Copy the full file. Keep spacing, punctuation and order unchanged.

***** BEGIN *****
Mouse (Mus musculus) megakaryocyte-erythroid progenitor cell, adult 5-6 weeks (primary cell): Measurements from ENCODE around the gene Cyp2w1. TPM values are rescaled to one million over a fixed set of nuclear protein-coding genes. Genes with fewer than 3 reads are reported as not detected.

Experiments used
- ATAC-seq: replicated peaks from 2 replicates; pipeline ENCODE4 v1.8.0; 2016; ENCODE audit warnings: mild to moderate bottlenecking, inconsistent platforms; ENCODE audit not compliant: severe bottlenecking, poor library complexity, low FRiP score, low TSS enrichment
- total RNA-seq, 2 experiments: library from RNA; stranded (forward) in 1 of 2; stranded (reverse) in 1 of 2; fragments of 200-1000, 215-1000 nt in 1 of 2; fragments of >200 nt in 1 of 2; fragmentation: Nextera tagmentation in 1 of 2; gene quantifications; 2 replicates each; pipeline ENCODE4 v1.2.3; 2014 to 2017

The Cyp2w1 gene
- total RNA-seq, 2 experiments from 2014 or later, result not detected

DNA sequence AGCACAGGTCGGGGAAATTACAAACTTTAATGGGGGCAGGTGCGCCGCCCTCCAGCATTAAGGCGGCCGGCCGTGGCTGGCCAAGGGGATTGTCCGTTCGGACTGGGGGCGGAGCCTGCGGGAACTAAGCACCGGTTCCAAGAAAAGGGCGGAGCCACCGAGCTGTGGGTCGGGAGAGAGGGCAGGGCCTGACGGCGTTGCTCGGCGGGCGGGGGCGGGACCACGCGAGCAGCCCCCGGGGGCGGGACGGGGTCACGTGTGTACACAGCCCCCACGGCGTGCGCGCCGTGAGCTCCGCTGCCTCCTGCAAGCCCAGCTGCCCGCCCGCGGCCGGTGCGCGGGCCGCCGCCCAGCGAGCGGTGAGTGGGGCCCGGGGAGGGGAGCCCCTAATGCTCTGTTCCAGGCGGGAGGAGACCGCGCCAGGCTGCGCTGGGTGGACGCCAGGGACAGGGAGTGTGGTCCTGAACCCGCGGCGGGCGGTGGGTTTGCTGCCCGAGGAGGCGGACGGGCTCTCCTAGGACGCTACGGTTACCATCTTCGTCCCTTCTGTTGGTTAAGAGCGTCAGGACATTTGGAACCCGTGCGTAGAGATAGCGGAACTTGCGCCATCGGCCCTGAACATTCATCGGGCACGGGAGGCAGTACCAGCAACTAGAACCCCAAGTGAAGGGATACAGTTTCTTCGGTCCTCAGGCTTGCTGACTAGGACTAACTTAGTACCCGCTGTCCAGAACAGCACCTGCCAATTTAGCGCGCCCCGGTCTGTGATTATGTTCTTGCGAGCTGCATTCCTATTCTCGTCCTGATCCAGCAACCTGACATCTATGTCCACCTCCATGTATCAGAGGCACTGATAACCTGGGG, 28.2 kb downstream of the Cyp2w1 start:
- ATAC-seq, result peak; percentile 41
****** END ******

Mouse (Mus musculus) megakaryocyte-erythroid progenitor cell, adult 5-6 weeks (primary cell): Measurements from ENCODE around the gene Cyp2w1. TPM values are rescaled to one million over a fixed set of nuclear protein-coding genes. Genes with fewer than 3 reads are reported as not detected.

Experiments used
- ATAC-seq: replicated peaks from 2 replicates; pipeline ENCODE4 v1.8.0; 2016; ENCODE audit warnings: mild to moderate bottlenecking, inconsistent platforms; ENCODE audit not compliant: severe bottlenecking, poor library complexity, low FRiP score, low TSS enrichment
- total RNA-seq, 2 experiments: library from RNA; stranded (forward) in 1 of 2; stranded (reverse) in 1 of 2; fragments of 200-1000, 215-1000 nt in 1 of 2; fragments of >200 nt in 1 of 2; fragmentation: Nextera tagmentation in 1 of 2; gene quantifications; 2 replicates each; pipeline ENCODE4 v1.2.3; 2014 to 2017

The Cyp2w1 gene
- total RNA-seq, 2 experiments from 2014 or later, result not detected

DNA sequence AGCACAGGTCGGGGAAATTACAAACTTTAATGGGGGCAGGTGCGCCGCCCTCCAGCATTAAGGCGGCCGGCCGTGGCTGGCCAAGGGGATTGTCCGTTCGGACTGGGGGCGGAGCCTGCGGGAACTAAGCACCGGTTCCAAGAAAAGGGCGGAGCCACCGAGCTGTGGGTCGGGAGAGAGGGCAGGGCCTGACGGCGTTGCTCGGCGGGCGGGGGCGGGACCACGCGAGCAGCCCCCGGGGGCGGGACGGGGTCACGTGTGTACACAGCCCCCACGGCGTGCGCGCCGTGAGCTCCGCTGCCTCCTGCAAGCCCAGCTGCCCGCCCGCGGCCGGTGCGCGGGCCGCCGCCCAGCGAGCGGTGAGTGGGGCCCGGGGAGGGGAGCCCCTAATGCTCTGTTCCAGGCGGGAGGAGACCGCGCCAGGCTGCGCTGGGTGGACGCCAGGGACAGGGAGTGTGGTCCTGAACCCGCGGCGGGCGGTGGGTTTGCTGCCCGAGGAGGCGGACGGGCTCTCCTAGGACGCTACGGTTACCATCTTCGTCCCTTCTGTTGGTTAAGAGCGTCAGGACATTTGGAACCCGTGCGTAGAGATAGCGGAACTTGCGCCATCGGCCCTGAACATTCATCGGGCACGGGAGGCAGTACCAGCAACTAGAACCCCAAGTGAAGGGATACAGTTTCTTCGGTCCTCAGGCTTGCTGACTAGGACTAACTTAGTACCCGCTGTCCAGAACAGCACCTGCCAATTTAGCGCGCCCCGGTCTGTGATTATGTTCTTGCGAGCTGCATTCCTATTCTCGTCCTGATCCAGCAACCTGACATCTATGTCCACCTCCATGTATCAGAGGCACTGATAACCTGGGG, 28.2 kb downstream of the Cyp2w1 start:
- ATAC-seq, result peak; percentile 41